alternative remedies in rheumatic disorders
“All who drink of this remedy are cured, except those that die. Thus, it’s effective for almost the incurable.” Galen.
What is the role, if any, for “complementary” and “alternative” remedies within the routine therapy of patients with rheumatic diseases? Despite considerable interest in these therapies , I don’t consider that anything truly clinically important has emerged in rheumatology .
“Alternative” or “complementary” therapies in medicine have gained public attention and implied endorsement by the u. s. government:
• A survey of patients followed privately and university-based rheumatology practices found that roughly two-thirds had used some type of complementary or alternative therapy .
• A subsequent survey of 232 consecutive patients in both private and university rheumatology practices found that one-third were actively using one or more of those therapies during the course of 1 year .
• In 1992, Congress established an Office of different Medicine, now renamed the National Center for Complementary and medicine, at the National Institutes of Health (NIH), with an annual budget now in way over $100 million.
It therefore behooves clinicians to be aware of a number of these “complementary” and “alternative” remedies available for rheumatological patients so as to be able to effectively communicate with patients and colleagues.
The American College of Rheumatology (ACR) established a committee in 1993 to handle pertinent issues originally surrounding the efficacy of those remedies.
At that point, the committee deliberately selected the term “questionable,” following the approaches of other groups.
This permitted the avoidance of other terms that euphemized questionable remedies.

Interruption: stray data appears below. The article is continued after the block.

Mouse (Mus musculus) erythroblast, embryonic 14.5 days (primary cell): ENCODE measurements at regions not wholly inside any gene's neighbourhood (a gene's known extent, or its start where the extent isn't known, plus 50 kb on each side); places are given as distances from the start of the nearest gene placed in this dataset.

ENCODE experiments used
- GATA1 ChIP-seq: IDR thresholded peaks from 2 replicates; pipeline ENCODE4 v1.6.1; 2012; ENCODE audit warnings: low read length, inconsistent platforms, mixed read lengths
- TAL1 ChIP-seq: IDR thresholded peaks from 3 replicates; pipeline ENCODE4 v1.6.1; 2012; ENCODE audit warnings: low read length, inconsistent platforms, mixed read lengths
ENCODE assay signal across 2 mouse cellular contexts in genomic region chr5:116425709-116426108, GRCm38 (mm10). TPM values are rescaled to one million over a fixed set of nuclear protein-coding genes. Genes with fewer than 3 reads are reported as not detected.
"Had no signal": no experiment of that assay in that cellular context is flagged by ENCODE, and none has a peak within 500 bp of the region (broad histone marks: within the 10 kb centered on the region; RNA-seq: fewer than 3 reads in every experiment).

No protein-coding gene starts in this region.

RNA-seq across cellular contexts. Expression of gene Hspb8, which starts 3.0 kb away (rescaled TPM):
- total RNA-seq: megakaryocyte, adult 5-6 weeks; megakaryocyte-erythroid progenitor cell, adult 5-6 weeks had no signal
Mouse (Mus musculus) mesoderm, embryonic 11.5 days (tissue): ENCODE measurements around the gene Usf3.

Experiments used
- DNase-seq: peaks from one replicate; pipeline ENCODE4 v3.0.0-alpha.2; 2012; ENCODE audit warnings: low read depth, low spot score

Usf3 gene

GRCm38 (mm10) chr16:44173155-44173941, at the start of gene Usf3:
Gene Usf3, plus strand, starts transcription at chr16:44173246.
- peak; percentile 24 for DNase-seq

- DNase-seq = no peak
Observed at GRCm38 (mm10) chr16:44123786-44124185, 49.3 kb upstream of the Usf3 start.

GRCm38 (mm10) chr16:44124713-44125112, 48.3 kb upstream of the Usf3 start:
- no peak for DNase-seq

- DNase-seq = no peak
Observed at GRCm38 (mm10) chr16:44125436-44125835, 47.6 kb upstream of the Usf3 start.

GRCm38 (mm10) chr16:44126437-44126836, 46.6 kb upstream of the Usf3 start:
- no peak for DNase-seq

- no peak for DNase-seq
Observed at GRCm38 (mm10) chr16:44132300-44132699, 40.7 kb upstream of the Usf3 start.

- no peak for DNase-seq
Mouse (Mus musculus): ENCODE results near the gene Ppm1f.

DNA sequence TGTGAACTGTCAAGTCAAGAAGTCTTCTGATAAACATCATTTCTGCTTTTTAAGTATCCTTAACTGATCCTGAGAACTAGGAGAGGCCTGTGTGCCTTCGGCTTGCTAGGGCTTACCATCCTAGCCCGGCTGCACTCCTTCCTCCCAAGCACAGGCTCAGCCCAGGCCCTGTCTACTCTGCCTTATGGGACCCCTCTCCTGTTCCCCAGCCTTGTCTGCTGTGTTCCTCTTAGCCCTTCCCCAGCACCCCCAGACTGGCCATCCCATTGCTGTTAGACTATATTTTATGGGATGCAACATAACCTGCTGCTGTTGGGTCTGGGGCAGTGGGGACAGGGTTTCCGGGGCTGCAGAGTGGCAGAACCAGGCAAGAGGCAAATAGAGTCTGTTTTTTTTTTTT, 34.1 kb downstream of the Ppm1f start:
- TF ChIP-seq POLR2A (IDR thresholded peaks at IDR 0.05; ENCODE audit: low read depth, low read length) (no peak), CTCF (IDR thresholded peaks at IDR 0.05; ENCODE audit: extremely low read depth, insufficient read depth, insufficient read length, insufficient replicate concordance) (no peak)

to evolve to current trends, the ACR later adopted the terms “complementary” and “alternative.”
There are three forms of therapies:
• Genuine, defined as those proven acceptably safe and effective
I have come to prefer the terms “mainstream” and “nonmainstream” to best categorize how therapies are conceived.
These names are preferable to other terms for possible remedies, like “unapproved” (eg, by the Federal Drug Administration), “false” (disproven), “unproven” (experimental), “dubious” (very doubtful), “non-standard” (falling wanting practice standards), “irregular” (not employed by mainstream medicine), or perhaps “alternative” or “complementary” (reflecting various questionable or conventional treatment options) .
Many patients with rheumatic disease suffer physically and emotionally.
they need to learn to address the illness, the constraints imposed by the restrictions of medication, and therefore the considerable uncertainty concerning outcome. These adjustments don’t seem to be always easy.
Patients want hope for a cure or for relief.
Nonmainstream approaches offer hope.
Patients may therefore turn from science and seek understanding and relief (and empowerment) from questionable sources .
we will understand this quest and sympathize since we’ve got undoubtedly also sought and used questionable remedies (such as soup for a chilly or a rub for an ache).
Increasingly, many seek “complementary” and “alternative” remedies as a way of life choice .
Recent observations suggest that a lot of patients seeking “complementary” and “alternative” therapies do so in response to psychosocial distress, not necessarily thanks to severe or unresponsive illness .
The medical response to “complementary” and “alternative” remedies therefore remains problematic.
Our different options include:
• We can inform ourselves, which is that the intent of this section.
• We can dismiss them.
• We can establish repositories of data about them, which the American College of Rheumatology and Arthritis Foundation has done .